BAGHDAD, Iraq—In a city in which people are virtual prisoners in their own homes, even the preparations for the year's biggest celebration reminded the al Tmimi family that there was little cause for joy.
Karima al Tmimi, the heavyset 62-year-old matriarch, walked to the neighborhood market early in the morning, trying not to think about the bomb that had detonated just outside it the day before.
When she got home, she began heating the oil for the main course—a traditional spicy fried fish with rice—hours before the lunch that marks the end of the Ramadan holy month of fasting. Cooking takes much longer now because, like many Iraqis, Tmimi has switched to a weak kerosene burner. Gas for the family stove costs more than 10 times its prewar price, a problem that also has sparked a boom in sales of primitive, wood-fueled mud ovens.
As she dropped the chunks of fish into the hot oil, one of her daughters lighted a stick of sweet incense so that holiday visitors would be greeted by a pleasant smell.
They knew there'd be no visitors, though.
Across Iraq, the three days of celebration called Eid al Fitr—Festival of Breaking the Fasts—started Monday for Sunni Muslims, Tuesday for Shiite Muslims.
After a month dedicated to emphasizing the spiritual, it's a time to eat, give gifts, pray, visit friends and family, and refocus on worldly things.
But in Baghdad, the world is dominated by sectarian cleansing of whole neighborhoods and death squads that hold impromptu roadblocks to snag victims, who are quickly added—sometimes with the help of a power drill—to the nearly 3,000 killings a month.
Eid is usually a social occasion, with almost ritual visits to different branches of family, friends and neighbors.
Not in Baghdad, not this year.
"It's not really Eid, because we can't leave the house to visit our relatives or friends in other neighborhoods," Tmimi said as she flipped the fish with a big spoon.
She's famed among friends and family for her tasty traditional dishes, a skill honed since her girlhood in a small rural village.
This year, though, there were fewer to appreciate it. Among the missing were her three married daughters and their husbands and children. They live in Babil province, about 70 miles away, and the road to the capital has become one of the most perilous in Iraq.
"I wish I could see them," she said, her voice turning husky. "They couldn't come and I didn't want them to try. It has to be enough to say `hi' by telephone."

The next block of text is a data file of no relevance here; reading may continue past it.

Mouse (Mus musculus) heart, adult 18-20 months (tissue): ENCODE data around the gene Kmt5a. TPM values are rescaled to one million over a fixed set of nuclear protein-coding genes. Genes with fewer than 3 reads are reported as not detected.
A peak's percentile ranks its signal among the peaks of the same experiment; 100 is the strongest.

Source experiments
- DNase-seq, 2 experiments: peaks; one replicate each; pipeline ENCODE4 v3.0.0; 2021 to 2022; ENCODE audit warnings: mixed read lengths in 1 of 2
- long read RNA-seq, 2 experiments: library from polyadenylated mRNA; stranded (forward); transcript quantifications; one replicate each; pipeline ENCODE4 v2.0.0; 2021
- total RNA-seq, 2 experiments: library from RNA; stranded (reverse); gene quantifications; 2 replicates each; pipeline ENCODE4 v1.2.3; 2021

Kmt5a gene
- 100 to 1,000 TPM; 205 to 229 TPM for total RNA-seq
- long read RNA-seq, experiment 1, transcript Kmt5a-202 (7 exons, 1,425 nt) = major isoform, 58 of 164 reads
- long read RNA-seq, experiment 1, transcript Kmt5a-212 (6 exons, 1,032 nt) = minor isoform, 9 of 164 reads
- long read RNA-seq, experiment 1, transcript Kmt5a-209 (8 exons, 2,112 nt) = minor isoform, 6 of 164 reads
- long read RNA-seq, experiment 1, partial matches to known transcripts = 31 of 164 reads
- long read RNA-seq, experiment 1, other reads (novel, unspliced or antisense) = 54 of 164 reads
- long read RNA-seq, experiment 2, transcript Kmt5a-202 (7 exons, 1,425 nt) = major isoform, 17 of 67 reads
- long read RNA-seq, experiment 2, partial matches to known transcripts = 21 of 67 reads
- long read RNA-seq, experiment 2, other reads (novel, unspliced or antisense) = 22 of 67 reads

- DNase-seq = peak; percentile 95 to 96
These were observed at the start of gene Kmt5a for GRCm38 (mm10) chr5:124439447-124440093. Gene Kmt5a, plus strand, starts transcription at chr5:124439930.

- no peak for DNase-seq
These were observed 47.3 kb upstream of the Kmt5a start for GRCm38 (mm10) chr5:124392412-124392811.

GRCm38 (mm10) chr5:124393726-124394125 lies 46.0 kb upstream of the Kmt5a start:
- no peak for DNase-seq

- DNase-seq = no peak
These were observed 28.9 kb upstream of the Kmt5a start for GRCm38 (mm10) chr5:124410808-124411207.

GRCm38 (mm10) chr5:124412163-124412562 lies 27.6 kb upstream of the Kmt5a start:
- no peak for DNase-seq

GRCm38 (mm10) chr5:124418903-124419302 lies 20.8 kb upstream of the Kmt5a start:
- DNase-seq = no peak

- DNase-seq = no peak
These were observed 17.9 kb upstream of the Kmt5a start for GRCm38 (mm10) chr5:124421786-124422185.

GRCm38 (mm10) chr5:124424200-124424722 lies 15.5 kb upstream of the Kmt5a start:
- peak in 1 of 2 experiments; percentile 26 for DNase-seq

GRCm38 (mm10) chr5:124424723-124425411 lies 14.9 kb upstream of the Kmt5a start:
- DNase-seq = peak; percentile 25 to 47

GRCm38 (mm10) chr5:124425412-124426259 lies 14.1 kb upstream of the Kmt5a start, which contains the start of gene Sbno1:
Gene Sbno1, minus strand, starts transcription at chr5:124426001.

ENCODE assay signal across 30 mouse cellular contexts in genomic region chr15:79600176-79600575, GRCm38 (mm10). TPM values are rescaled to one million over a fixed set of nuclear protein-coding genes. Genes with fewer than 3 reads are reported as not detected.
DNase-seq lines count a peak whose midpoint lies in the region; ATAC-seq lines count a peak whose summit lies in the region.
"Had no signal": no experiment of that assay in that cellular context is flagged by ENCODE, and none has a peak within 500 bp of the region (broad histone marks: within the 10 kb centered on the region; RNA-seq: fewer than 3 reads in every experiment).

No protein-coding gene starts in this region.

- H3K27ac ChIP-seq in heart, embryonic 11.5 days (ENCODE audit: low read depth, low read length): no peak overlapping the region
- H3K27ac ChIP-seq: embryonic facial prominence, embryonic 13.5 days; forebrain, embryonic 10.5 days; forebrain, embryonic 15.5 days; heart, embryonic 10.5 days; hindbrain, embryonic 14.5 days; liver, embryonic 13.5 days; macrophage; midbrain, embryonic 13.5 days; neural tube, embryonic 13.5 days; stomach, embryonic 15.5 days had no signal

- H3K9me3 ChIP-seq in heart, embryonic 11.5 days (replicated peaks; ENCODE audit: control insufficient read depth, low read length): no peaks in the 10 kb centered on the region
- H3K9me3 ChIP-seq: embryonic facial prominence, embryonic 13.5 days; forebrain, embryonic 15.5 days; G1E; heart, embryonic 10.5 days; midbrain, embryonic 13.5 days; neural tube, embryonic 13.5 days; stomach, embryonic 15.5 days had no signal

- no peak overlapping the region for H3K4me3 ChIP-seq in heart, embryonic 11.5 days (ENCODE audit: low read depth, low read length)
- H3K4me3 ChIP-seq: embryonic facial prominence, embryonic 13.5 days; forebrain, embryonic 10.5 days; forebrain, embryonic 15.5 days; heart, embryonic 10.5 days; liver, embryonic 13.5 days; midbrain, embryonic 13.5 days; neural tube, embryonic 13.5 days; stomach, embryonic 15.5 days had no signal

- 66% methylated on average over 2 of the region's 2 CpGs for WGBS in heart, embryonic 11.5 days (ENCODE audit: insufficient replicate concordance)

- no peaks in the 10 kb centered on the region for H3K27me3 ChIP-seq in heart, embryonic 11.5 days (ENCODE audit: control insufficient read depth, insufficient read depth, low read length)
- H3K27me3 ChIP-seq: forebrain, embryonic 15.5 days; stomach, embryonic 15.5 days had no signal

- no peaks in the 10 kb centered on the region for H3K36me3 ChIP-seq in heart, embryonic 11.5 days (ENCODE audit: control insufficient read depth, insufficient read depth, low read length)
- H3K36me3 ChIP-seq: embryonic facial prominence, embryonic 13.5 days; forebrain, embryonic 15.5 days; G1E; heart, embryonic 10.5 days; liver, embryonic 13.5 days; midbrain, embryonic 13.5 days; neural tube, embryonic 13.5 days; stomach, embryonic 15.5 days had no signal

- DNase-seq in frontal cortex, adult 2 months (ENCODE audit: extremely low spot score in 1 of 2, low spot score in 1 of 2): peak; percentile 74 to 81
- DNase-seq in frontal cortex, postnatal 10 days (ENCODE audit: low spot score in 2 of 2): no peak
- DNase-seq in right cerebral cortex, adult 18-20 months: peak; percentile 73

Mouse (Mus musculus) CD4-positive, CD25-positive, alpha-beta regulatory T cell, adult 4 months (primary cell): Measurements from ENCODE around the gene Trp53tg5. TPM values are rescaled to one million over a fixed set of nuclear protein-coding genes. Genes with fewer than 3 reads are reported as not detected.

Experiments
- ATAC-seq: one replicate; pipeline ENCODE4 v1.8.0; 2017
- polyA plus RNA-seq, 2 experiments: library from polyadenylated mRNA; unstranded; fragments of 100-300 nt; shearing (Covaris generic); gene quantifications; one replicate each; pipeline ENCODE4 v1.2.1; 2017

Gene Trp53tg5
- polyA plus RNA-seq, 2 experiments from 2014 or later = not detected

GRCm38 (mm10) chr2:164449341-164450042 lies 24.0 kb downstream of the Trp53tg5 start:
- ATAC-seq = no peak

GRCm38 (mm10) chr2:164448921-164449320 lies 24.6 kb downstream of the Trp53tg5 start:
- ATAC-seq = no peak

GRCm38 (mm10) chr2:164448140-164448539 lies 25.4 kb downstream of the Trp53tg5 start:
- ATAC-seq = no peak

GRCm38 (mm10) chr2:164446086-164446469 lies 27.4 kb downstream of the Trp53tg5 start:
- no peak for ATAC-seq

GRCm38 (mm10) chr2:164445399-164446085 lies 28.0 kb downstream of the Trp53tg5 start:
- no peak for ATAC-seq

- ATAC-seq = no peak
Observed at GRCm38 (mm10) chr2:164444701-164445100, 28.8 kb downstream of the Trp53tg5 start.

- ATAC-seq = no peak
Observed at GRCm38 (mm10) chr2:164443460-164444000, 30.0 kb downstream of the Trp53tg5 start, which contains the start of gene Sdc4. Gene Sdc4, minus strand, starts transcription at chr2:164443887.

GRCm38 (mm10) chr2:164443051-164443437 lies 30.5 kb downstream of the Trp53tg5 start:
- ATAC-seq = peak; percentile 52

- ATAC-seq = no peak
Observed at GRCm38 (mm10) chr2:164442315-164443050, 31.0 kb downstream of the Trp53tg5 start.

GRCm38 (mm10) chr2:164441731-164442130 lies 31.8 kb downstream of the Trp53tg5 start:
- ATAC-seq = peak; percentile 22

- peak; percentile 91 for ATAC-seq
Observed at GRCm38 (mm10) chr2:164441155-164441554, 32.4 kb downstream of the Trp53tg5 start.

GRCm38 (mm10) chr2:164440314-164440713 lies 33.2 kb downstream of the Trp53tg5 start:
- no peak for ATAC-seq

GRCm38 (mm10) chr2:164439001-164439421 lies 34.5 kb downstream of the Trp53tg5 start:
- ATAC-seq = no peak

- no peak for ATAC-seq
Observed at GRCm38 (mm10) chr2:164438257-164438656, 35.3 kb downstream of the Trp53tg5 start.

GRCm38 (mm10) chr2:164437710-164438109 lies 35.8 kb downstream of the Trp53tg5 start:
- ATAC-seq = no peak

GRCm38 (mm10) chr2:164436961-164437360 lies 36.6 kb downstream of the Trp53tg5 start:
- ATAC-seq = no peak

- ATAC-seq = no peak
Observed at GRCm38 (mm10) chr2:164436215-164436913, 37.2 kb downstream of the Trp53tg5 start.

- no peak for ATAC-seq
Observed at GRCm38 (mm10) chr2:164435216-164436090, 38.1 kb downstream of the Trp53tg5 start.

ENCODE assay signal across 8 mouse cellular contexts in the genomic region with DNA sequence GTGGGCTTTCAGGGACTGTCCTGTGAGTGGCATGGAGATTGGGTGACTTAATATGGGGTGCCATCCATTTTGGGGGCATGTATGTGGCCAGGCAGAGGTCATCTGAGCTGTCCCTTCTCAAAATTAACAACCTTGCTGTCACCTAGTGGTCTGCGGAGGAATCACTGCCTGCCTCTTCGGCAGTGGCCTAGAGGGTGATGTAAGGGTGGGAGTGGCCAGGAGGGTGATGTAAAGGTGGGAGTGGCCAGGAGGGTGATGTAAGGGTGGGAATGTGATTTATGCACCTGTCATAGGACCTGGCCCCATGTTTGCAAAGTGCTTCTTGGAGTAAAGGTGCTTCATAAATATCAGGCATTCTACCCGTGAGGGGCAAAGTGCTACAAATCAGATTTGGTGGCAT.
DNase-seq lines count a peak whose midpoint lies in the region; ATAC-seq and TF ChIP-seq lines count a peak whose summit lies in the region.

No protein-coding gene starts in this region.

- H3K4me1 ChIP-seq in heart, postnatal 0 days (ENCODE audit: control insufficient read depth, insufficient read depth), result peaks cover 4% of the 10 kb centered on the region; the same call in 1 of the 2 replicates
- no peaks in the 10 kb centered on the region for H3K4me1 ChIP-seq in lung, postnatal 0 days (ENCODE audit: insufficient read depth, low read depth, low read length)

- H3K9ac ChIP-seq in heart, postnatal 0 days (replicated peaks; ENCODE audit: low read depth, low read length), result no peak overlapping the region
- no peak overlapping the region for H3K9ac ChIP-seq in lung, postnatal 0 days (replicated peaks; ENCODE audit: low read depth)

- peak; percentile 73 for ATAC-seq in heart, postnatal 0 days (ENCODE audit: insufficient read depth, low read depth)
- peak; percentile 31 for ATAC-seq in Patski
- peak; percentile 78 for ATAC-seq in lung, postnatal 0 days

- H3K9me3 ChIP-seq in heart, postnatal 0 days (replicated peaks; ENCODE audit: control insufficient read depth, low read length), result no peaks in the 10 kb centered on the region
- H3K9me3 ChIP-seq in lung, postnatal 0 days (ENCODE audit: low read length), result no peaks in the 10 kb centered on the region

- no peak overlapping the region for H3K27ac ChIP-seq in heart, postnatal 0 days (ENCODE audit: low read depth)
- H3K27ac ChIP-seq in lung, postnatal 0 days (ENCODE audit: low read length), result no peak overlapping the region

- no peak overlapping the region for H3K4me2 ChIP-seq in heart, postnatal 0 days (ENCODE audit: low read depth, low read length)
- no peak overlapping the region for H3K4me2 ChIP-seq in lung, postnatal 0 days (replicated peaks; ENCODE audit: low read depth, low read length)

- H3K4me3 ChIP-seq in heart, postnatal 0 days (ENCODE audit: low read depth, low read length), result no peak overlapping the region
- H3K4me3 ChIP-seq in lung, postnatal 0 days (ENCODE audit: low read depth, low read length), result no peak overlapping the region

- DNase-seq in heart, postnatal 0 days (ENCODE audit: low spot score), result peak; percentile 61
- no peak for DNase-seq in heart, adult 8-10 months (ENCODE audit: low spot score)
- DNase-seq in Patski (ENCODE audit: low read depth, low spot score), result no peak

Also missing is her neighbor, Qais al Bahadli, a father of five who'd dropped by for each of the past 20 Eids. Insurgents shot and killed him a few weeks after the last one. She'd walked next door before she started cooking to pass holiday greetings to his family.
The Tmini family is Shiite. Several dozen people have been killed in their neighborhood in the past year, including 13 in a single week this summer as Sunnis were forced out.
While she cooked the fish, her other two daughters and two daughters-in-law prepared rice, salads and traditional Iraqi pickles called turshee. Her four sons watched television.
By 1 p.m., the meal was ready. At least the fish, an expensive treat, was a festive touch.
Between bites, there was talk about which family members had checked in by telephone. Then, as conversations often do in Baghdad, it turned to the things no longer possible, to the eroding social networks they're trying to keep alive via e-mail and telephone and to how Iraqis had to turn to new television versions of a popular Ramadan group game because they can't gather in person.
Mohammed, a government worker and, at 38, the eldest son, said he couldn't help but be bitter at being robbed of time with friends during Ramadan and Eid al Fitr.
"I used to gather with them every night during Ramadan, and we would have fun and play many popular games all the night," he said. "Now when we enter the house we don't leave it at all, because no one goes out at night and we are still afraid that something could happen."
His brother Hussein, 30, a math teacher, said that even if he could go out, he couldn't visit his Sunni friends because so many had left the city.
Then lunch was over, with not even the fish anymore to show that it was a special day. The family moved to the living room, where the incense still burned. They drank tea and pondered the coming year.
They agreed it wouldn't be a good one.
"I'm sure the coming Ramadan will be even worse than this year," Mohammed said. "I hope that I'm wrong, but I can't lie to myself."
Then, only half-joking, he repeated what's become a universal line in Baghdad when talking about a date in the future. "I don't know whether I will be alive then," he said.
(c) 2006, McClatchy-Tribune Information Services.